I write a lot (these days, at least, it seems) about cars.  Last year I had a lot of interactions with my car company and other support organizations having to do with my automotive needs.  So I guess with it front of mind, it seems appropriate that this little anecdote popped into my head the other day:

Do you remember in 2022 when BMW decided to make heated seats a subscription service?

The tl;dr on that is that the company was considering (Did they go through with it?  I don’t know, but this video posted by BMW a month ago seems to suggest it’s happening in the UK.) linking heated seats—which used to be a hallmark of luxury automotive brands, but like onboard communication systems have since become much more ubiquitous, present in many non-luxury cars as well—to a subscription service.  The upshot being that, sure your car comes with seat heaters installed and ready-to-go, but if you want to actually use them—by, you know, turning them on—you have to pay a monthly service charge for the privilege.

What?  Okay, first let’s talk about the gratuitous nature of such a move.  It actually costs the company more to do it that way…in this model, the sunk costs of producing or procuring and then installing the physical devices to heat the seats already exists whether the Customer ever chooses to use them or not.  In fact, if it were an option, they’d only have to install the hardware in cars ordered with (and paid for) that ‘upgrade.’ But additionally, isn’t there an investment in the infrastructure to set up a subscription payment system, not to mention whatever technology has to shoot into space and bounce back to the car the signal to go ahead and turn it on?  That seems like an enormous investment (with a lot more failure mode opportunities!) just to rake in a few absentminded-forgot-to-cancel-the-subscription bucks every month.

BMW, read this, twice if needed:  It costs you nothing to simply leave the damned seats on.

Plus, what does it say about your treatment of Customers?  This is a luxury brand.  On the one hand, perhaps their Customers can afford the extra cost.  But is this the way they want to treat their Customers?  Luxury brands costing more is one thing; you’d expect as much.  But unnecessarily gouging Customers is no way to treat them regardless of your Brand Promise.  (Not to mention that, usually rich people don’t get rich by squandering their money or allowing brands to take advantage of them.)

The CX story writes itself and has been pounded out ad nauseum for about a year already.

But from a totally different perspective, this led me to think further on another theme, too:  Is this not just one more way of a brand getting the opportunity to keep tabs on us?  Not to be conspiratorial or anything, but kind of like with cookies when Internet browsing and third-party data sharing, there’s an entire ecosystem of data—our data…about us—that brands are collecting and selling to each other.  If it doesn’t creep you out, that’s okay; that’s not my purpose.  But I know some people are bothered by the constant bombardment of solicitations for things you may like “based on your previous browsing.”  Surely BMW won’t find many buyers for their car seat warmer data (who’d pay for that?).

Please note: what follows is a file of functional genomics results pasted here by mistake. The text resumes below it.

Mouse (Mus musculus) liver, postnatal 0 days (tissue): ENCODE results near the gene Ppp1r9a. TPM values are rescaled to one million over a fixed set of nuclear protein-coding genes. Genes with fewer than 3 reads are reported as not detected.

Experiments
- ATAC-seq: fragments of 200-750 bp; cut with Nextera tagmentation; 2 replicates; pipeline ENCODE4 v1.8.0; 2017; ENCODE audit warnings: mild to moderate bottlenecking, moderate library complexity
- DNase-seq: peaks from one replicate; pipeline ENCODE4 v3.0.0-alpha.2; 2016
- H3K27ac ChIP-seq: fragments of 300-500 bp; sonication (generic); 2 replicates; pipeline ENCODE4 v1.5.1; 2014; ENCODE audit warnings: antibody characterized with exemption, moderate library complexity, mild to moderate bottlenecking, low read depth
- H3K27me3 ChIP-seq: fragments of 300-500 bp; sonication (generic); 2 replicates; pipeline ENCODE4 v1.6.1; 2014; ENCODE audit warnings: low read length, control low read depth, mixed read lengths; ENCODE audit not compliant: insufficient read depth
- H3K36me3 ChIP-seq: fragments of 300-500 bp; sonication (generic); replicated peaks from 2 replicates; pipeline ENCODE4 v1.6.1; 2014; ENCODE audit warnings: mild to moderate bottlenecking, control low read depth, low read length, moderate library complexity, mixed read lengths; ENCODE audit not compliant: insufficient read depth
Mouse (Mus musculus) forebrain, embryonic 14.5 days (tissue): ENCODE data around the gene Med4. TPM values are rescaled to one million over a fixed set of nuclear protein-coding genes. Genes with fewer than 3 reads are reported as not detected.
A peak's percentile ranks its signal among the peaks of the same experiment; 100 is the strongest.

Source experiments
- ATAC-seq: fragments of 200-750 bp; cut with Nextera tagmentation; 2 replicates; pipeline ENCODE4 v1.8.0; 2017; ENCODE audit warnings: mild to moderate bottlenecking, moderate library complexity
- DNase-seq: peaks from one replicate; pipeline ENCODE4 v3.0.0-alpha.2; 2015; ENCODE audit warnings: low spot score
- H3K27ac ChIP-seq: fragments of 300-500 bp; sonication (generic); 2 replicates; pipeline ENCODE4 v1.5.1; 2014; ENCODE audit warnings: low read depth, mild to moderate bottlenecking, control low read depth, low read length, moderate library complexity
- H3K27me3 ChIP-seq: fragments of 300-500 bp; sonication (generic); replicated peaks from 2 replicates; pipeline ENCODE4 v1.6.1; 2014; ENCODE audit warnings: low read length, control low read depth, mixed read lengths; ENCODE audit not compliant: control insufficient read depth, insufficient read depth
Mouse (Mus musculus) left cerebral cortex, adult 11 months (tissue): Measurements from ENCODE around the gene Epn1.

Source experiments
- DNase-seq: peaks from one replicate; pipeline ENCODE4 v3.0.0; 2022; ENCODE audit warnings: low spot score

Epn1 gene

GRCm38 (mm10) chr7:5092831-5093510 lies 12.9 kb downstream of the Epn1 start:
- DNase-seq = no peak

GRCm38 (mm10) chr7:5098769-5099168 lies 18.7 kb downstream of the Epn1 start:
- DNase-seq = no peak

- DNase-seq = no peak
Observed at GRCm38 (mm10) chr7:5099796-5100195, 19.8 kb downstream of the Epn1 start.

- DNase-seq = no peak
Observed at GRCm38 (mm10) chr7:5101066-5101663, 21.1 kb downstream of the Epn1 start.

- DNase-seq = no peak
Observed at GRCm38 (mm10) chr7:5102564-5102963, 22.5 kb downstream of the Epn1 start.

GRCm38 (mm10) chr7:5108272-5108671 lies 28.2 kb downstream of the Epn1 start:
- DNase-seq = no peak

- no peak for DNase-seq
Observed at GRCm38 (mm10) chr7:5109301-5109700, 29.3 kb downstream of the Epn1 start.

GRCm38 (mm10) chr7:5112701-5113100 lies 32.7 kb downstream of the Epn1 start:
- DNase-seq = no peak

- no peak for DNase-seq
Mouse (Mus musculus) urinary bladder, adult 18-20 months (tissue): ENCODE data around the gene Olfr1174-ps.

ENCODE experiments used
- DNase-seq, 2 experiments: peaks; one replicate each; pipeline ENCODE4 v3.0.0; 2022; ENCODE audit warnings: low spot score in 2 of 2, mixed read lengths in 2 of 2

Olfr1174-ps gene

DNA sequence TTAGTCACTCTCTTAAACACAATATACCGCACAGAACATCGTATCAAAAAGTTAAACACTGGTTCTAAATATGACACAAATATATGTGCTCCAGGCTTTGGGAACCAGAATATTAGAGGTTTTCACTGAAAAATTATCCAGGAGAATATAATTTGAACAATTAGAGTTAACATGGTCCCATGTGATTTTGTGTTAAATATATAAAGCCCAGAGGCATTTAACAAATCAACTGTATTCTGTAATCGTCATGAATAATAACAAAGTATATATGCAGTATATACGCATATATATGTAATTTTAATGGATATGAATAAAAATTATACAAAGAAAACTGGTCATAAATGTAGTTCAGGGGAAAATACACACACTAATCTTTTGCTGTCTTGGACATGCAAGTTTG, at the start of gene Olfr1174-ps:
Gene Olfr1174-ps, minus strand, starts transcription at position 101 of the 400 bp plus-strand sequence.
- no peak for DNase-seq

But from a marketing and CX perspective, it brings up a question:  What if there were brands whose very Brand Promise was:  “We’ll leave you alone”?

Maybe it’s not your car (although, other than for reminding you of pending service or that you’re low on washer fluid, your car mostly does leave you alone).  But what sorts of goods and/or services are out there that have a market space for the Leave You Alone Brand?  Surely with all the shopping online, zooming meetings, getting news from the Internet, and the resulting collection of brands all-up-in-your-business, there are probably lots of openings for that to be a winning Brand Promise.

It’s probably not impressive coming from a commodity like soft drinks or guitar picks…something that’d have no real reason anyway to know anything about you as a Customer personally.  But anytime you’re invited to “sign up” for anything like a loyalty program, or receive a service that explicitly has to come to your home or place of business to deliver, there’s a brand that by necessity has some of your information.  And every brand that’s got its head on straight bends over backwards to promise that they’ll not inappropriately use or sell your data (while others will write out T&C statements as long as your arm to cover themselves for doing just that).  But how about, We simply don’t capture it, or We only keep what we need to serve you?  Or even, You’ll not hear from us unless you call?

As a gentleman of a particular age, I remember Radio Shack (a brand that, as writing this article I learned actually still exists.)  The joke about them was always about how they want your phone number just to buy batteries.  It’s along those lines I ask my question.  Plenty of Customers’ desires are:  I want you to produce and sell a quality product or deliver a competent service; beyond that, I don’t want to be your friend, I don’t want a relationship with you, I don’t care for you to care about me…I just want to be left alone.

We have luxury brands, discount brands, high-quality brands, ease-of-use brands.  And tons of them all want to have a relationship with us.

How about a leave-me-alone brand?  Think that’d sell?